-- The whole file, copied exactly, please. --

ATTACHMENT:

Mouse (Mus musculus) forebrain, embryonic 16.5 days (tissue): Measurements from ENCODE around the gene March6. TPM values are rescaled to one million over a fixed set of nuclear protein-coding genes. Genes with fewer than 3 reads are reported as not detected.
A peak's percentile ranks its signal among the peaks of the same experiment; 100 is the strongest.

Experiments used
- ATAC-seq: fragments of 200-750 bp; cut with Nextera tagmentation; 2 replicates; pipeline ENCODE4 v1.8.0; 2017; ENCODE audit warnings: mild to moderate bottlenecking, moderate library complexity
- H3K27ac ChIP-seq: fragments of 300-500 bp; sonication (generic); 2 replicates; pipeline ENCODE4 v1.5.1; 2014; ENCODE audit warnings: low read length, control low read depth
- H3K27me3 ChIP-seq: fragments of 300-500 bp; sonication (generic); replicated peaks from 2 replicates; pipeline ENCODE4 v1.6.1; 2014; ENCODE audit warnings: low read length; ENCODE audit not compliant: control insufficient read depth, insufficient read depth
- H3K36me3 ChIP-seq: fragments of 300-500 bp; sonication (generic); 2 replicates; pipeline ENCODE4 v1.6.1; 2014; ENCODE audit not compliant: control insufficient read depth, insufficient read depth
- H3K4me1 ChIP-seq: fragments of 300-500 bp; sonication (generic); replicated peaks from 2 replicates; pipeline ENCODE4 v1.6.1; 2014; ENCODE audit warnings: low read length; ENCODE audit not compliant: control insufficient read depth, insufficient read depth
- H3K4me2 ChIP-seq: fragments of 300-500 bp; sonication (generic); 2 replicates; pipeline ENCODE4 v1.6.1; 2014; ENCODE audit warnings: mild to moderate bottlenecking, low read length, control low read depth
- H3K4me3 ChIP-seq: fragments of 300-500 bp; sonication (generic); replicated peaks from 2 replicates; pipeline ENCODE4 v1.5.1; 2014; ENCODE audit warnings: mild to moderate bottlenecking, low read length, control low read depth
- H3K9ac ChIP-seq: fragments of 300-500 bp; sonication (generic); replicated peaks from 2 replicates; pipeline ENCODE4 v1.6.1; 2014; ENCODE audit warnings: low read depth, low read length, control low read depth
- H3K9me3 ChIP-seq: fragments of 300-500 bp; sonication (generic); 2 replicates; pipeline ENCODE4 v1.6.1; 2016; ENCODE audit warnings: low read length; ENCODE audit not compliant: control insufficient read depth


Mouse (Mus musculus) forebrain, embryonic 16.5 days (tissue): Measurements from ENCODE around the gene March6. TPM values are rescaled to one million over a fixed set of nuclear protein-coding genes. Genes with fewer than 3 reads are reported as not detected.
A peak's percentile ranks its signal among the peaks of the same experiment; 100 is the strongest.

Experiments used
- ATAC-seq: fragments of 200-750 bp; cut with Nextera tagmentation; 2 replicates; pipeline ENCODE4 v1.8.0; 2017; ENCODE audit warnings: mild to moderate bottlenecking, moderate library complexity
- H3K27ac ChIP-seq: fragments of 300-500 bp; sonication (generic); 2 replicates; pipeline ENCODE4 v1.5.1; 2014; ENCODE audit warnings: low read length, control low read depth
- H3K27me3 ChIP-seq: fragments of 300-500 bp; sonication (generic); replicated peaks from 2 replicates; pipeline ENCODE4 v1.6.1; 2014; ENCODE audit warnings: low read length; ENCODE audit not compliant: control insufficient read depth, insufficient read depth
- H3K36me3 ChIP-seq: fragments of 300-500 bp; sonication (generic); 2 replicates; pipeline ENCODE4 v1.6.1; 2014; ENCODE audit not compliant: control insufficient read depth, insufficient read depth
- H3K4me1 ChIP-seq: fragments of 300-500 bp; sonication (generic); replicated peaks from 2 replicates; pipeline ENCODE4 v1.6.1; 2014; ENCODE audit warnings: low read length; ENCODE audit not compliant: control insufficient read depth, insufficient read depth
- H3K4me2 ChIP-seq: fragments of 300-500 bp; sonication (generic); 2 replicates; pipeline ENCODE4 v1.6.1; 2014; ENCODE audit warnings: mild to moderate bottlenecking, low read length, control low read depth
- H3K4me3 ChIP-seq: fragments of 300-500 bp; sonication (generic); replicated peaks from 2 replicates; pipeline ENCODE4 v1.5.1; 2014; ENCODE audit warnings: mild to moderate bottlenecking, low read length, control low read depth
- H3K9ac ChIP-seq: fragments of 300-500 bp; sonication (generic); replicated peaks from 2 replicates; pipeline ENCODE4 v1.6.1; 2014; ENCODE audit warnings: low read depth, low read length, control low read depth
- H3K9me3 ChIP-seq: fragments of 300-500 bp; sonication (generic); 2 replicates; pipeline ENCODE4 v1.6.1; 2016; ENCODE audit warnings: low read length; ENCODE audit not compliant: control insufficient read depth